Stakes are always vital to any drama, but not everything that the protagonist is trying to accomplish need be life or death. Sometimes, what an author will try to communicate is to simply live and let live. Not everything is a test of moral courage, like in Sorkin’s world. Sometimes, a music teacher just wants grade schoolers to have fun, like in School of Rock.

Occasionally, a chef just wants to ensure his customers enjoy his food, like in Big Night. (And without ordering a side of pasta to go along with the risotto.) And sometimes, an old man wants to live independently with his cat a while longer before he no longer can. That’s Harry & Tonto.

Generally, a writer expresses themselves best when they agree with the protagonist’s quest and find nobility in the actions required to achieve it. Stories where perspectives change and the author’s POV shifts as well are trickier as they muddy the waters. Such tropes used to be considered a storytelling faux pas back in the day, but that changed in 1960, with Alfred Hitchcock’s Psycho.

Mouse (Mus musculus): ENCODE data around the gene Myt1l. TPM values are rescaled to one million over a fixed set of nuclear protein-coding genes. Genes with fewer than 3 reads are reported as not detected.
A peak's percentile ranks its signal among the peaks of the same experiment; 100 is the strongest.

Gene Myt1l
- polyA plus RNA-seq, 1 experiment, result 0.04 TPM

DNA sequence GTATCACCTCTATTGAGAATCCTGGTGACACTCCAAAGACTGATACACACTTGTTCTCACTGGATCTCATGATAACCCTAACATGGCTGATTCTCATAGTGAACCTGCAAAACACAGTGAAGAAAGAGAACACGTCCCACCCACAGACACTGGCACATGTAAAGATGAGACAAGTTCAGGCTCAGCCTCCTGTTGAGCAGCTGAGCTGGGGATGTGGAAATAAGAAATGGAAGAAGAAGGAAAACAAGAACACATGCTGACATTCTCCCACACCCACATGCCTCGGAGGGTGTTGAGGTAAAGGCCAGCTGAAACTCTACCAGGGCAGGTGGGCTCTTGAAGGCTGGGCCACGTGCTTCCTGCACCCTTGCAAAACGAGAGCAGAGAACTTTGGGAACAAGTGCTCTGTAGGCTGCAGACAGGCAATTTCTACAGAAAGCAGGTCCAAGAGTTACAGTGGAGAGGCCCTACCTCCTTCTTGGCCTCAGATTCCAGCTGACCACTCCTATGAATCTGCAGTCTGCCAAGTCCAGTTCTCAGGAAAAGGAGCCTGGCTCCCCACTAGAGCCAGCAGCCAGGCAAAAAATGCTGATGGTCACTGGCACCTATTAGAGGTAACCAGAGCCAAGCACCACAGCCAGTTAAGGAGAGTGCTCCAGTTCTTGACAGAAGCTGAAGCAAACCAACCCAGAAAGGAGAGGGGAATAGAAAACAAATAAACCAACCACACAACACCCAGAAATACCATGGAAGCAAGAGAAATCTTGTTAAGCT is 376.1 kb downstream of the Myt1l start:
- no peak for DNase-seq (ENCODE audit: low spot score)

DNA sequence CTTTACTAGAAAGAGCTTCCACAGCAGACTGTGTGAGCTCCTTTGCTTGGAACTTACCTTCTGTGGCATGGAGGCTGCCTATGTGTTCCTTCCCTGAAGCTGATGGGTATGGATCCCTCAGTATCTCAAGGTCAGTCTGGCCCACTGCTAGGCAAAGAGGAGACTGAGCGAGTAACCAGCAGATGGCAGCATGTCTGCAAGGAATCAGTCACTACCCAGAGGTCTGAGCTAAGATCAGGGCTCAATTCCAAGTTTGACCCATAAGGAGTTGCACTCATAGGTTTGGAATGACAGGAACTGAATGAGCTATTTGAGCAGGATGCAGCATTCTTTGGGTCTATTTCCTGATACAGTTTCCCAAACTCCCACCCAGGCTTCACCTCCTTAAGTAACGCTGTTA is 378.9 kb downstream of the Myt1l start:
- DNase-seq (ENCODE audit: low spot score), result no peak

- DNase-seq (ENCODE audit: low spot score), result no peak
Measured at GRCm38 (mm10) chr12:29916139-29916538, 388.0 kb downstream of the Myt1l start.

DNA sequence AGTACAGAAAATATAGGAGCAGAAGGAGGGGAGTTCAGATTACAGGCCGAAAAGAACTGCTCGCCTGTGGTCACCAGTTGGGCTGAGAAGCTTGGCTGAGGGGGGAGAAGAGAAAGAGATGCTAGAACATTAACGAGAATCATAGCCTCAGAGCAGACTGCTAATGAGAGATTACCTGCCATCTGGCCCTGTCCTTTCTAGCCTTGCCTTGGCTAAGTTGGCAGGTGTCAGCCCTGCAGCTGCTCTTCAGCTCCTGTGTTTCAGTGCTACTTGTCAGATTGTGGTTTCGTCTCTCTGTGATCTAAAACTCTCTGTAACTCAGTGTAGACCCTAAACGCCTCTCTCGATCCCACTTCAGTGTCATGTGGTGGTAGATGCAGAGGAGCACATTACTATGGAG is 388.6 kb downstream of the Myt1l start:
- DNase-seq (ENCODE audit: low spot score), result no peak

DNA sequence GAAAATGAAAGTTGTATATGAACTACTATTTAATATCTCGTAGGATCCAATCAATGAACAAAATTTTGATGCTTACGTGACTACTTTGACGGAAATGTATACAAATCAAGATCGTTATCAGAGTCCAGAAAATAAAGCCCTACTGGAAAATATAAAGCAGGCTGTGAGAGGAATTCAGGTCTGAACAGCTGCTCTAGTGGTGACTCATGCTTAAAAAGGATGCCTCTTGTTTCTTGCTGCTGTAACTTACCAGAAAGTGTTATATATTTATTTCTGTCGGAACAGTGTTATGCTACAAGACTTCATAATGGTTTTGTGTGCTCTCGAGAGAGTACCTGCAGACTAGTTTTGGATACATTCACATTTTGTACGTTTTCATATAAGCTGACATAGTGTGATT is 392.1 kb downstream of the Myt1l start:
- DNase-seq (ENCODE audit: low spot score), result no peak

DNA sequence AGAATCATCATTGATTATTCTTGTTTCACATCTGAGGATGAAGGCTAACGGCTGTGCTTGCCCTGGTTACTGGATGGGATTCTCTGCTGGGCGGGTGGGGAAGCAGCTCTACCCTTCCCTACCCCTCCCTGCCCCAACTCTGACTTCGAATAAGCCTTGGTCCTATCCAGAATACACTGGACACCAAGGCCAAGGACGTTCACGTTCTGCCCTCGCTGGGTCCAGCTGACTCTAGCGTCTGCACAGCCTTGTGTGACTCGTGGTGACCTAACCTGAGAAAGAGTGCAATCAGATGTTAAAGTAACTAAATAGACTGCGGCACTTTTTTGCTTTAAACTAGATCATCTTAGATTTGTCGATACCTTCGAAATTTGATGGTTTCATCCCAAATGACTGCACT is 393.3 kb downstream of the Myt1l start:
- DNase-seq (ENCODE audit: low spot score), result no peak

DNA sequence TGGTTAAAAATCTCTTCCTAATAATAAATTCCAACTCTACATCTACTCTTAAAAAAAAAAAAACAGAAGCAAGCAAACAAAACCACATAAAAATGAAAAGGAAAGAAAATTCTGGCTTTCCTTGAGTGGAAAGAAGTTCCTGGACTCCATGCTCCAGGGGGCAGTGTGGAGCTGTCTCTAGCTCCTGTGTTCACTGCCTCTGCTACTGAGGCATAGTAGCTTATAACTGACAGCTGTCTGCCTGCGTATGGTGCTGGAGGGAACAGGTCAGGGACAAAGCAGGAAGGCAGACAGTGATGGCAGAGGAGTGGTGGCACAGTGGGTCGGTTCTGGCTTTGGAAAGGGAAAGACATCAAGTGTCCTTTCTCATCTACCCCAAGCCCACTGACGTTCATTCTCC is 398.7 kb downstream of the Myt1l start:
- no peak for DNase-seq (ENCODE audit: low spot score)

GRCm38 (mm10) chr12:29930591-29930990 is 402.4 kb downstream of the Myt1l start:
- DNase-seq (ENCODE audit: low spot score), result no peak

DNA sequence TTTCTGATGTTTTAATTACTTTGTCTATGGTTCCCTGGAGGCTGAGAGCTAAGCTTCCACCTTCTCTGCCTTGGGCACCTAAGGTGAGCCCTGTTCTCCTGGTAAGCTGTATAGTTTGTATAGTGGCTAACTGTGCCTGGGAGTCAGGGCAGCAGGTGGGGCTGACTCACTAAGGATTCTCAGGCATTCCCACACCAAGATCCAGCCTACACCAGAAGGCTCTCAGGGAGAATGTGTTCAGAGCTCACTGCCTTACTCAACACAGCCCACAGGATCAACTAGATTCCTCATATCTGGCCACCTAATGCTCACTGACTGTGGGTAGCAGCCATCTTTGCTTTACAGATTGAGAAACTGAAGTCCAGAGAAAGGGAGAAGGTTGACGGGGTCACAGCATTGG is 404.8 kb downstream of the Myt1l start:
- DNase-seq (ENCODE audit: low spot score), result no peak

In that game-changer, the filmmaker killed off heroine Marion Crane (Janet Leigh) halfway through the film, changing the main character and POV from her to seemingly innocent bystander Norman Bates (Tony Perkins). It wasn’t until the final 15 minutes when audiences discovered that it was the not-so-innocent Norman, masquerading as his mother, who killed off Crane, but by then, Hitch had changed what a storytelling POV could be forever.